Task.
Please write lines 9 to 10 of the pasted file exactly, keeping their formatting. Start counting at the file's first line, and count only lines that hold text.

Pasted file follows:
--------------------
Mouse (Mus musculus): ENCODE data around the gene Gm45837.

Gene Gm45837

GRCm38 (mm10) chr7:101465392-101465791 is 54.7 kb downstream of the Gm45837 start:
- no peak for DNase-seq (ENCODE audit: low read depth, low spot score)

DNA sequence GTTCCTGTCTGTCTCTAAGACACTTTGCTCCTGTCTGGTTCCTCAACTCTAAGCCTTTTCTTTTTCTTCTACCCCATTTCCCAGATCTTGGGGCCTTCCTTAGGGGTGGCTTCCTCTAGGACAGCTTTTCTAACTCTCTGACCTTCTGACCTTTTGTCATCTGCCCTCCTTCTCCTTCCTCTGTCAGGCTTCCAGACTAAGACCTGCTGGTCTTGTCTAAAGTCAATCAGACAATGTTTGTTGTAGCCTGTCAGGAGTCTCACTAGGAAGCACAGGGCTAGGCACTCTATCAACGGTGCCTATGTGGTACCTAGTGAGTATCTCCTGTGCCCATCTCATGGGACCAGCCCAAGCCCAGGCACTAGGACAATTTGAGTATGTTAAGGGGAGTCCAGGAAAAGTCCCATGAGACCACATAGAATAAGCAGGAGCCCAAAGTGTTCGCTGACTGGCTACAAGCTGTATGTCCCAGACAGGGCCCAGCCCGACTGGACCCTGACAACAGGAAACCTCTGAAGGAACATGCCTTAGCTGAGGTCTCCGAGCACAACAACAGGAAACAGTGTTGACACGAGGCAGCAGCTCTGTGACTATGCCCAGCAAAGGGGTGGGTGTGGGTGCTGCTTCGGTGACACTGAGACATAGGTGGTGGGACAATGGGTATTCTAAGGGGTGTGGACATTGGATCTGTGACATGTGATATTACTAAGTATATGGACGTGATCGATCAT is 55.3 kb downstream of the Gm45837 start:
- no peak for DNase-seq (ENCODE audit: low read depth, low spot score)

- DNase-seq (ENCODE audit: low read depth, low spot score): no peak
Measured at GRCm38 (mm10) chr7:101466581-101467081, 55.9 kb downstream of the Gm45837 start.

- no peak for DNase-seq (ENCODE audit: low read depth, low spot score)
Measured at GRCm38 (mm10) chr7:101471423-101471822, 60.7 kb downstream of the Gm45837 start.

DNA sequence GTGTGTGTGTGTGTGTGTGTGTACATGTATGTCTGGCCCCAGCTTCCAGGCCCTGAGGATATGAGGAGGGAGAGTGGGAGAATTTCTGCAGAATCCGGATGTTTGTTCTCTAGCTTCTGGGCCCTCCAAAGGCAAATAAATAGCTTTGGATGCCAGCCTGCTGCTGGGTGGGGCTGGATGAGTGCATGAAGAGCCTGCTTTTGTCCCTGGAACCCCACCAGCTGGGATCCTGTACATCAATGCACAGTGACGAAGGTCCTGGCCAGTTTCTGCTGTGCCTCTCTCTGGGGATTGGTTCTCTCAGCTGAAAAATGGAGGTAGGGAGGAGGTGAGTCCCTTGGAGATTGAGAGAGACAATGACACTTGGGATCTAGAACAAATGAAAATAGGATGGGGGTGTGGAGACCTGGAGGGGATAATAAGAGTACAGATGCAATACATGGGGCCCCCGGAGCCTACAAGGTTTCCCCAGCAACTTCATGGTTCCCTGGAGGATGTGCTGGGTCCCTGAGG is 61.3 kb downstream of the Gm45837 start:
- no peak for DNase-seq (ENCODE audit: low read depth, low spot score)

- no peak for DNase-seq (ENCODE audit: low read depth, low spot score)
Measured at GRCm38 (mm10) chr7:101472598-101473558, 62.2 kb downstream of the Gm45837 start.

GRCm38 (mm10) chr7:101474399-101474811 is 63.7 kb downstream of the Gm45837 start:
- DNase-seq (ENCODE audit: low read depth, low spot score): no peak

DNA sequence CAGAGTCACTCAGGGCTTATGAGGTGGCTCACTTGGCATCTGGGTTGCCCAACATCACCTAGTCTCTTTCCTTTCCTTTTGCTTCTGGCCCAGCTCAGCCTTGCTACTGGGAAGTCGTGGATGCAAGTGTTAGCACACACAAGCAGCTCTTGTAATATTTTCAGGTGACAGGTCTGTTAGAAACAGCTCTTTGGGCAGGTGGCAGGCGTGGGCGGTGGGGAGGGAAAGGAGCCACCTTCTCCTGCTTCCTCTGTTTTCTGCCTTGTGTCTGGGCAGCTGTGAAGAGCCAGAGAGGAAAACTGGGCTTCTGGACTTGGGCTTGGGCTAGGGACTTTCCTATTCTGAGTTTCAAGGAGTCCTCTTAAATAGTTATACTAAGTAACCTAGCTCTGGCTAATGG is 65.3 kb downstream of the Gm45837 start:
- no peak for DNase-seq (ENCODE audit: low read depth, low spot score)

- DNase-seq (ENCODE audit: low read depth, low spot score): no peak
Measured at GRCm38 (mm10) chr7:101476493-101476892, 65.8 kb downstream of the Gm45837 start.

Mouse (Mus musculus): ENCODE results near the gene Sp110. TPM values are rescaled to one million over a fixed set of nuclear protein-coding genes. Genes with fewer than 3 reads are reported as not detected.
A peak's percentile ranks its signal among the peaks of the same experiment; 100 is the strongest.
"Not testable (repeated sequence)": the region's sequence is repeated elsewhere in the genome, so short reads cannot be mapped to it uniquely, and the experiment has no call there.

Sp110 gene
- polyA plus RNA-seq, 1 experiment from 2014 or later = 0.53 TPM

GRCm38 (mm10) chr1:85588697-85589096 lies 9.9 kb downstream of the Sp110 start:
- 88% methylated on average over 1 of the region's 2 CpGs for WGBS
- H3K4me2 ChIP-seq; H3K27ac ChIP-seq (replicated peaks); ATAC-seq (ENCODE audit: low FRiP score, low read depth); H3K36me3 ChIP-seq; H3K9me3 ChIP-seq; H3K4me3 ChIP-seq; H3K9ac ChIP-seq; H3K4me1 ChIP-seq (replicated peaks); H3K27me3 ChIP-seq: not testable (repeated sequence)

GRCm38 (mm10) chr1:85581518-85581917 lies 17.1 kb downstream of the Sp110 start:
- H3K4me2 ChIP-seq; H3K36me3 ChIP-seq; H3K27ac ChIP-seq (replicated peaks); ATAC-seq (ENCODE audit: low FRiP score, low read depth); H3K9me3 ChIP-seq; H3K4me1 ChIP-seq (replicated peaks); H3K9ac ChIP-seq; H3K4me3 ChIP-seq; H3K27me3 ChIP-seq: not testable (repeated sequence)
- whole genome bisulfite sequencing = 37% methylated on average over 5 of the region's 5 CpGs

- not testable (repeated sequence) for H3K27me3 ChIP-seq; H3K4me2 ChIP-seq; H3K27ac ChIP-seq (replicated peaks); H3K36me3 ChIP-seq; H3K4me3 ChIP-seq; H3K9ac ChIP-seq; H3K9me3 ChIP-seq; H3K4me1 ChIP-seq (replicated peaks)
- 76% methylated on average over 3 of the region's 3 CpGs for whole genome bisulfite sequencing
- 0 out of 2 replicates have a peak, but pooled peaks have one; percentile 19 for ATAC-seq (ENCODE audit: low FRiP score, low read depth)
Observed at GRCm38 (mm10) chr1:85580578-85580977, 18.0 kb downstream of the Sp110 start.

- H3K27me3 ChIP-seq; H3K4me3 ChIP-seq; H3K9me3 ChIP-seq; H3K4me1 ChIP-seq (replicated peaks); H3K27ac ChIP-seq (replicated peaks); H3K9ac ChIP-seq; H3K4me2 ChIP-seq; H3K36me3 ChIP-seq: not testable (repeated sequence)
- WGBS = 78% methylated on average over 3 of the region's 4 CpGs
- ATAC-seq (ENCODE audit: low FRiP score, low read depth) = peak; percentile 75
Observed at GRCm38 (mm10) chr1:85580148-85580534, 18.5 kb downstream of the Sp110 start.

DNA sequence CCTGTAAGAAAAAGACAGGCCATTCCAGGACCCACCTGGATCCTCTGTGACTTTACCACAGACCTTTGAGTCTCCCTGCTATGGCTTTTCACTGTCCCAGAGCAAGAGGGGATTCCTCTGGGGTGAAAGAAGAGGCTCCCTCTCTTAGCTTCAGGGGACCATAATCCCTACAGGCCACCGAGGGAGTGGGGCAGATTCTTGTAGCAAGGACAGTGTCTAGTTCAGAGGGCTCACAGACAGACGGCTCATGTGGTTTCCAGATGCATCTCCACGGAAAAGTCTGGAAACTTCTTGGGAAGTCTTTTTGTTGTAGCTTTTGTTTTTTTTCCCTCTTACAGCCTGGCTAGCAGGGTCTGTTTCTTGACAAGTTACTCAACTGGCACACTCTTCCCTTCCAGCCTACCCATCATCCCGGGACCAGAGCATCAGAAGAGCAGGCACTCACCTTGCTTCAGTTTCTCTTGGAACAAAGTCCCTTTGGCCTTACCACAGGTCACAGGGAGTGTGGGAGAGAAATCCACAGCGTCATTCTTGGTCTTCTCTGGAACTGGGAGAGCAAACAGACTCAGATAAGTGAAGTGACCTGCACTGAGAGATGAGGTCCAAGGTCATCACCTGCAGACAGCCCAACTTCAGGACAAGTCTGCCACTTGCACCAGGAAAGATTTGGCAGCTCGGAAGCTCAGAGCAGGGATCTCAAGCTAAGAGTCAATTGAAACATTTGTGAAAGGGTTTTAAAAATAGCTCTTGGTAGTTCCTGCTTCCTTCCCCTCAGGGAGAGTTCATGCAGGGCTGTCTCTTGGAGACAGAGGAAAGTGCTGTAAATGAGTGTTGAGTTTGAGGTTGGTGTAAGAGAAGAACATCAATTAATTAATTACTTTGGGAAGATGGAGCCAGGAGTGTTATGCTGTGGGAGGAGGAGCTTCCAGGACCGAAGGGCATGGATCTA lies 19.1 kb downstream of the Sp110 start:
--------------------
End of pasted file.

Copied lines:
- no peak for DNase-seq (ENCODE audit: low read depth, low spot score)
Measured at GRCm38 (mm10) chr7:101471423-101471822, 60.7 kb downstream of the Gm45837 start.